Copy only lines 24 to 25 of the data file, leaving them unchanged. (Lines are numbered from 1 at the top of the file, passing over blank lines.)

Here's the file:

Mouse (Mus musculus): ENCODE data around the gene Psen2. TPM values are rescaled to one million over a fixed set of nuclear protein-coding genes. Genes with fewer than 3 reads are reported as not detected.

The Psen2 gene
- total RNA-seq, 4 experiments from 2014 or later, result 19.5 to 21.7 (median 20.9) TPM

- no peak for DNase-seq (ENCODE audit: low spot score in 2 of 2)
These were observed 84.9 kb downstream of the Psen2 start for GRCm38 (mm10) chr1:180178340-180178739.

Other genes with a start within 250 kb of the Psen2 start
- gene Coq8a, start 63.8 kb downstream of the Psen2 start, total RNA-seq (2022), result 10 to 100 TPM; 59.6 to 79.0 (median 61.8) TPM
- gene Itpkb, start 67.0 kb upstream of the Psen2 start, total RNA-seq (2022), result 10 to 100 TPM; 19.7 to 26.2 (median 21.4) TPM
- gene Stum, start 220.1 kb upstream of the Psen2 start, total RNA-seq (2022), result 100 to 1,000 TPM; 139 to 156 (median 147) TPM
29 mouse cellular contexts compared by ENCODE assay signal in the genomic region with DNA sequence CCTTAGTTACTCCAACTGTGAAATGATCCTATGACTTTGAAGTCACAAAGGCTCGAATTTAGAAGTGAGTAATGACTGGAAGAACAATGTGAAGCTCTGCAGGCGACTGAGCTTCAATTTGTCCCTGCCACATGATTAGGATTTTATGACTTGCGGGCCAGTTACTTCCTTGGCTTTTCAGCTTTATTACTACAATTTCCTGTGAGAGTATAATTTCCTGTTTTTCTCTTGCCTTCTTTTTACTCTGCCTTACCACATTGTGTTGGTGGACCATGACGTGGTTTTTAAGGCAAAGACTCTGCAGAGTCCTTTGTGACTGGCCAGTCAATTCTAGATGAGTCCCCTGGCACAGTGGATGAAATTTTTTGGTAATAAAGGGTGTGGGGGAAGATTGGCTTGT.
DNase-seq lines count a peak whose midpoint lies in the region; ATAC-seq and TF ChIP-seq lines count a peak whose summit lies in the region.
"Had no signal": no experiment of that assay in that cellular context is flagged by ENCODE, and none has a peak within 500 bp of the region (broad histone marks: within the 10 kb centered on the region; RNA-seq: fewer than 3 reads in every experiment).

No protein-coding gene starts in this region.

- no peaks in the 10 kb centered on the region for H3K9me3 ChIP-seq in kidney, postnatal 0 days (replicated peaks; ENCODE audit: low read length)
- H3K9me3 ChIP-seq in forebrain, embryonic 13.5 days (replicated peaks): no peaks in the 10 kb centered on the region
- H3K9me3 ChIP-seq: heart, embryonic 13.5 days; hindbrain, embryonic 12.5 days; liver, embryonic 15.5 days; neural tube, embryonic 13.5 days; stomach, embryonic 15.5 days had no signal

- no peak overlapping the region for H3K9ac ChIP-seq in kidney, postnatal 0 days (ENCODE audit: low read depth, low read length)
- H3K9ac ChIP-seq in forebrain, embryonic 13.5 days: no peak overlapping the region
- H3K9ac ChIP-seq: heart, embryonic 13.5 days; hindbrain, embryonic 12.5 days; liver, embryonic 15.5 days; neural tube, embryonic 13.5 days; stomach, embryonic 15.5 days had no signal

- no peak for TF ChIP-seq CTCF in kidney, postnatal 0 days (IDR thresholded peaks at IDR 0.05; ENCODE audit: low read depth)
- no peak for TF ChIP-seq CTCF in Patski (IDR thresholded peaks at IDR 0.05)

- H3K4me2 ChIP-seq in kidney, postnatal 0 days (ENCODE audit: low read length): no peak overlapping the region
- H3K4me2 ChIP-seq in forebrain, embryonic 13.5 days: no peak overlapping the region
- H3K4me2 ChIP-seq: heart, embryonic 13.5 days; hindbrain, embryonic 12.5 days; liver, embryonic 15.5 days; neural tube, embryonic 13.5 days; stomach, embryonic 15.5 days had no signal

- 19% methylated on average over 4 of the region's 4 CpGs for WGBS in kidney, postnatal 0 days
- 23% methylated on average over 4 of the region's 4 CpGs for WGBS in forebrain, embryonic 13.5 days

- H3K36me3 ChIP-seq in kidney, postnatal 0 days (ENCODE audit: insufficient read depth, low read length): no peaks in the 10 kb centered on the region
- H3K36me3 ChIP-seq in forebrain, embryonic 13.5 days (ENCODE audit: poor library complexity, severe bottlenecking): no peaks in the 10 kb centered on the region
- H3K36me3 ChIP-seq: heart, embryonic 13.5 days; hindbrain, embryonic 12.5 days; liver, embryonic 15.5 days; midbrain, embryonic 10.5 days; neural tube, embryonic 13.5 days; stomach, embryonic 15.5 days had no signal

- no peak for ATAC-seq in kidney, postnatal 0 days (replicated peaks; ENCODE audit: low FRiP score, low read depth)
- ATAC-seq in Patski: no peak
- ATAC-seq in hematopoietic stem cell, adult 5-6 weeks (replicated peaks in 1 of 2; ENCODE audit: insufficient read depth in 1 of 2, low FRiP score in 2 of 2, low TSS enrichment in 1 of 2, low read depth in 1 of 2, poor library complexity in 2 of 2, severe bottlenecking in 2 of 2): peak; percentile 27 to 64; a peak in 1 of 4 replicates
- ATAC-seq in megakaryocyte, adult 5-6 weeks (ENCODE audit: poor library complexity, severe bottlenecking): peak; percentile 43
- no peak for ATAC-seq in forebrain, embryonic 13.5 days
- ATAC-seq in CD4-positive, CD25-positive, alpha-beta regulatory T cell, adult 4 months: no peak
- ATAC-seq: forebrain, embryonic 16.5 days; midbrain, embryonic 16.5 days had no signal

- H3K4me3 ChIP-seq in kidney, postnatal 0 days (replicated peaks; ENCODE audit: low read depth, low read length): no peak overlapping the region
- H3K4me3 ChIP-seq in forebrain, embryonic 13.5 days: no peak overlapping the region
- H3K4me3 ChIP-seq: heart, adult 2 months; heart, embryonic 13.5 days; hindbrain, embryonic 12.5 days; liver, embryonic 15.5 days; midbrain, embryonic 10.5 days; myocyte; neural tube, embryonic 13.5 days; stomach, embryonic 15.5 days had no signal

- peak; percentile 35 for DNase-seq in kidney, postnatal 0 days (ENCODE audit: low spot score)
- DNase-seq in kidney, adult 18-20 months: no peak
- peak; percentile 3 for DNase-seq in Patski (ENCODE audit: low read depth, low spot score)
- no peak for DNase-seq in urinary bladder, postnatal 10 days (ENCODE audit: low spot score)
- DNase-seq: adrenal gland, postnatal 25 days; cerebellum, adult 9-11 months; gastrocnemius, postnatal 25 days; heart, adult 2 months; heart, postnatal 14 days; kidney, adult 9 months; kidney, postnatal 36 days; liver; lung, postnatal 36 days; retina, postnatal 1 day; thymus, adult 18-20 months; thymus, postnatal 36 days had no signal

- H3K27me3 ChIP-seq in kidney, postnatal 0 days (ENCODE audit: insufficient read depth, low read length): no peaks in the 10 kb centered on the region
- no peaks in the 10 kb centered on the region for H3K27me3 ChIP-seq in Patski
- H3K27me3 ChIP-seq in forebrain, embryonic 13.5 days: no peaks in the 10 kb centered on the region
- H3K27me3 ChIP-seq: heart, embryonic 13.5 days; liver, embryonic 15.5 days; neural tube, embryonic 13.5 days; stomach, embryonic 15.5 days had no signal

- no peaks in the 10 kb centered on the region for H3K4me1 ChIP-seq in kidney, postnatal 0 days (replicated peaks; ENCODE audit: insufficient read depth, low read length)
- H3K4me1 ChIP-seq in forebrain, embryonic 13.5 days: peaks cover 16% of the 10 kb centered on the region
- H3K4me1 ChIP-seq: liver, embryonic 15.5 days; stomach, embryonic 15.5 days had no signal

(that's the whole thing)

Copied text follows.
- H3K4me2 ChIP-seq: heart, embryonic 13.5 days; hindbrain, embryonic 12.5 days; liver, embryonic 15.5 days; neural tube, embryonic 13.5 days; stomach, embryonic 15.5 days had no signal

- 19% methylated on average over 4 of the region's 4 CpGs for WGBS in kidney, postnatal 0 days